Two days after Akerman was dismissed, the newspaper published a column backing its decision. The publisher stated that El Colombiano encourages critical thinking and reflection with the goal of seeking the truth. To the contrary, Akerman’s lack of evidence, clarity and rigor, and his failure to meet minimal requirements displayed poor thinking skills and demonstrated his desire to create scandal in the name of gaining recognition.

Raul Tamayo, the husband of Pilar Gómez Martínez, one of El Colombiano’s owners, also wrote a column stating that Akerman’s opinions felt like “a cockroach in the soup.”

“Part of the Gómez Martinez family had already expressed that my presence there was a time bomb for them,” Akerman said. “The manner and the reasons for which El Colombiano fired me constitute a threat to freedom of press.”

The columnist told the Knight Center that events like this continue to be common in the country, despite of all the national attention currently placed on importance of freedom of expression.

Akerman said that the fear of losing their job causes many Colombian journalists and columnists to censor themselves.

“But I also know many more who do not fear saying what they think. We have to lose the fear of thinking differently, of asking uncomfortable questions, or, even of being physically attacked,” Akerman said. “Unfortunately, not everyone loses the fear.”

Shortly after Akerman’s ‘resignation’, Twitter users expressed their solidarity with the columnist and condemned the act as an attack on the freedom of the press in Colombia.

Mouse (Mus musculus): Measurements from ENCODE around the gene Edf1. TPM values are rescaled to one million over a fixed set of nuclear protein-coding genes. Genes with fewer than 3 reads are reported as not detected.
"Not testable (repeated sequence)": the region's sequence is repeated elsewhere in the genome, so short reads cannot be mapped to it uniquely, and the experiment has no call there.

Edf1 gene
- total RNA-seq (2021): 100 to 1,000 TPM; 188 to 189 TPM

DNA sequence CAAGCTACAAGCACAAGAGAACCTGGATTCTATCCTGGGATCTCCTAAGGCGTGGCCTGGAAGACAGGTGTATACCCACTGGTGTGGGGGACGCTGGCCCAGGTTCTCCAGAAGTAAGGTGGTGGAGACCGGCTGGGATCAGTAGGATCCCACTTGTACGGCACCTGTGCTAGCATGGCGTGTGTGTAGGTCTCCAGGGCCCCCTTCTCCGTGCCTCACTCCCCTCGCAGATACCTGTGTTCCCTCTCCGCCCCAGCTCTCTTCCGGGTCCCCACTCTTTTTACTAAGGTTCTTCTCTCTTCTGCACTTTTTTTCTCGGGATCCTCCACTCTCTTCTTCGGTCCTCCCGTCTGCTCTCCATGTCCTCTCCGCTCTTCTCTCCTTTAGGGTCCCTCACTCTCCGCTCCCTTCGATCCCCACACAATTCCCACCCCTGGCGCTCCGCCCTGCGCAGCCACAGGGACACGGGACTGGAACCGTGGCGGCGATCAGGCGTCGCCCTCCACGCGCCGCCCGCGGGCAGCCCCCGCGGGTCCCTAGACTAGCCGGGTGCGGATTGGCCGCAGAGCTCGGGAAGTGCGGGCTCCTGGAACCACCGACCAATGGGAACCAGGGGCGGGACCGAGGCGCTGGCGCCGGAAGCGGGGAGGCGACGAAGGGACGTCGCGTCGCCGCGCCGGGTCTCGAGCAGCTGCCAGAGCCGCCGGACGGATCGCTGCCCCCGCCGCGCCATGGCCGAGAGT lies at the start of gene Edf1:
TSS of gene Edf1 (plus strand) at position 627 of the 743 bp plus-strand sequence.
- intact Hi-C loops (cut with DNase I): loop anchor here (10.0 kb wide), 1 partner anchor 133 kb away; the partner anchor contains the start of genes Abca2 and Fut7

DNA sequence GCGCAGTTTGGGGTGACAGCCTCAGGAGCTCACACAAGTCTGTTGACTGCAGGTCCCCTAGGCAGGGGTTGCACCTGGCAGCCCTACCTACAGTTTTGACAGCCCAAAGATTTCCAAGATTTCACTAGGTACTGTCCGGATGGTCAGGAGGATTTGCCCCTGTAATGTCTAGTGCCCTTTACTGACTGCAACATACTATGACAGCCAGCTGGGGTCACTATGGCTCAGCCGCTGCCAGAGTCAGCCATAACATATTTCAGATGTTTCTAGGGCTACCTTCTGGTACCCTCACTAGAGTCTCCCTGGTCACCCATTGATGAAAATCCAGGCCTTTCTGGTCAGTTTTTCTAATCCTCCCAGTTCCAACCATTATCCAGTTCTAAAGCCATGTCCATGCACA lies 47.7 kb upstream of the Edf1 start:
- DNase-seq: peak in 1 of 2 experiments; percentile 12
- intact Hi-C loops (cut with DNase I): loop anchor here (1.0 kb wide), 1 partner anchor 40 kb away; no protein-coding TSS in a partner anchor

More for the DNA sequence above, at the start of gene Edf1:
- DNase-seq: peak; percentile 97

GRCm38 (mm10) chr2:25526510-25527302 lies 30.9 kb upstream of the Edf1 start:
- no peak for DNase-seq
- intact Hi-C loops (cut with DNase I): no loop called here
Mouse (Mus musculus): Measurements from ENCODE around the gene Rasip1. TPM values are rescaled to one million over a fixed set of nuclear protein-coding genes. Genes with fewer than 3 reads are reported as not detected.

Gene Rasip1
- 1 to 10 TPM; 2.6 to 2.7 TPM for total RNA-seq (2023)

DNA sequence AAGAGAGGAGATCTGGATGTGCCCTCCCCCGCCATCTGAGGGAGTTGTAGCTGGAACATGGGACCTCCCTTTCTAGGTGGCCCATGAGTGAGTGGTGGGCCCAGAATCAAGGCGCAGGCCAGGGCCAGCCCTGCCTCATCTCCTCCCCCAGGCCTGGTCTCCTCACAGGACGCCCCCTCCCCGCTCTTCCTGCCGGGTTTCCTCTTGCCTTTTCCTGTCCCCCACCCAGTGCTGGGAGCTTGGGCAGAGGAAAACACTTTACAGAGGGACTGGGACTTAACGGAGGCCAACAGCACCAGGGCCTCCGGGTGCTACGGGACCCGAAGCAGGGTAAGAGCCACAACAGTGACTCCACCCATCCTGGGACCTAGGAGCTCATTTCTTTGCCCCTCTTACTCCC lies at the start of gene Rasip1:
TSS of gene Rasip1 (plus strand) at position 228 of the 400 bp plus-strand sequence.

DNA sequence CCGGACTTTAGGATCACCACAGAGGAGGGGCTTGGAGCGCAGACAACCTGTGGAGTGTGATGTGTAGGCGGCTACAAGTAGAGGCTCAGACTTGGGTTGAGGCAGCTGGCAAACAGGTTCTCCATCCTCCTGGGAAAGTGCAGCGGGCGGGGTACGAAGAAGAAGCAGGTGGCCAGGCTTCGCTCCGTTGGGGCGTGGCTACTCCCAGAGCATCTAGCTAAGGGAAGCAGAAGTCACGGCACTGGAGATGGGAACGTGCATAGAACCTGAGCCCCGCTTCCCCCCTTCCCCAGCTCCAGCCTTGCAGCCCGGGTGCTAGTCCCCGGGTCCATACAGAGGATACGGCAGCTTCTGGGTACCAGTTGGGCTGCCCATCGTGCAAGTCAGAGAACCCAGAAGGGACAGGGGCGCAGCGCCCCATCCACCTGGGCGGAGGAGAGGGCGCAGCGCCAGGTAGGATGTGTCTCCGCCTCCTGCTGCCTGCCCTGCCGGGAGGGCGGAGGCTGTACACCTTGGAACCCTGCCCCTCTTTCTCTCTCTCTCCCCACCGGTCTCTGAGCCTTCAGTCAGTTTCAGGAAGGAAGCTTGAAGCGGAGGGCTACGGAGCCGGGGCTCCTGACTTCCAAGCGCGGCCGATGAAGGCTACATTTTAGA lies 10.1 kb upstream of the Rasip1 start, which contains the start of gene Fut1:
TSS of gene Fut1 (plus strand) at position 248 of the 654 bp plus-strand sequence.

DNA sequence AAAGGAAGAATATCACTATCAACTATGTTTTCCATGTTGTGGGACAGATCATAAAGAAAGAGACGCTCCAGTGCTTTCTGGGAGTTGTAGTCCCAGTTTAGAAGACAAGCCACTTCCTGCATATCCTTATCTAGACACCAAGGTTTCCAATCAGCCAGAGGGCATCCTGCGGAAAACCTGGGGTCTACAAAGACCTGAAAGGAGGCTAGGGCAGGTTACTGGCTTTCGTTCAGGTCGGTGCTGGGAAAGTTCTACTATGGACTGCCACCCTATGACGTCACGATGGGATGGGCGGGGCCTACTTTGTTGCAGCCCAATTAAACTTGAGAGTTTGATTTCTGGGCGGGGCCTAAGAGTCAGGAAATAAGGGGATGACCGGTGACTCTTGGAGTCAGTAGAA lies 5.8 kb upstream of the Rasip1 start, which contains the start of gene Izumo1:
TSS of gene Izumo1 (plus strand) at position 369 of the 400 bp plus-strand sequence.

Gustavo Petro, Bogota mayor and active promoter of gay rights, referred to the event as an act of “facism.” While Colombian satirical writer, Daniel Samper Ospina, said the decision to fire Akerman proved El Colombiano was acting on the whim of its owners.

According to Buenos Aires Herald, in Colombia, the country’s major publications often have direct ties to political parties. El Colombiano is owned by two families – including the Gómez Martínez – who have close ties to the Democratic Center. One of the six Gómez Martínez brothers, Juan, was the director of the newspaper and a former minister under the government of Álvaro Uribe.

Martha Ortiz Gómez, current director of El Colombiano, received a letter from the Foundation for Freedom of Press (FLIP, for its Spanish acronym) the day after she fired Akerman.

Signed by FLIP’s executive director, Pedro Vaca Villareal, the letter states that the decision to eliminate Akerman’s column is painful to democratic deliberation and that it brings into question the plurality of the media.

“In the current climate of polarization and radicalism, Colombian democracy requires more—and not less—diversity of voices and opinions,” the letter stated.

Despite mourning the loss of his position in the editorial pages of El Colombiano, Akerman said he also found satisfaction in not giving in to the newspaper’s pressure to modify his column about LGBTI community rights.

Shortly after the event Akerman started working as a columnist for El Espectador on March 1.

“I will keep writing and producing columns that generate debate and make people think. I think that in a functioning democracy, the majority’s job is to fight for the rights of the minorities, and that is what I hope to keep doing,” Akerman said.

Note from the editor: This story was originally published by the Knight Center’s blog Journalism in the Americas, the predecessor of LatAm Journalism Review.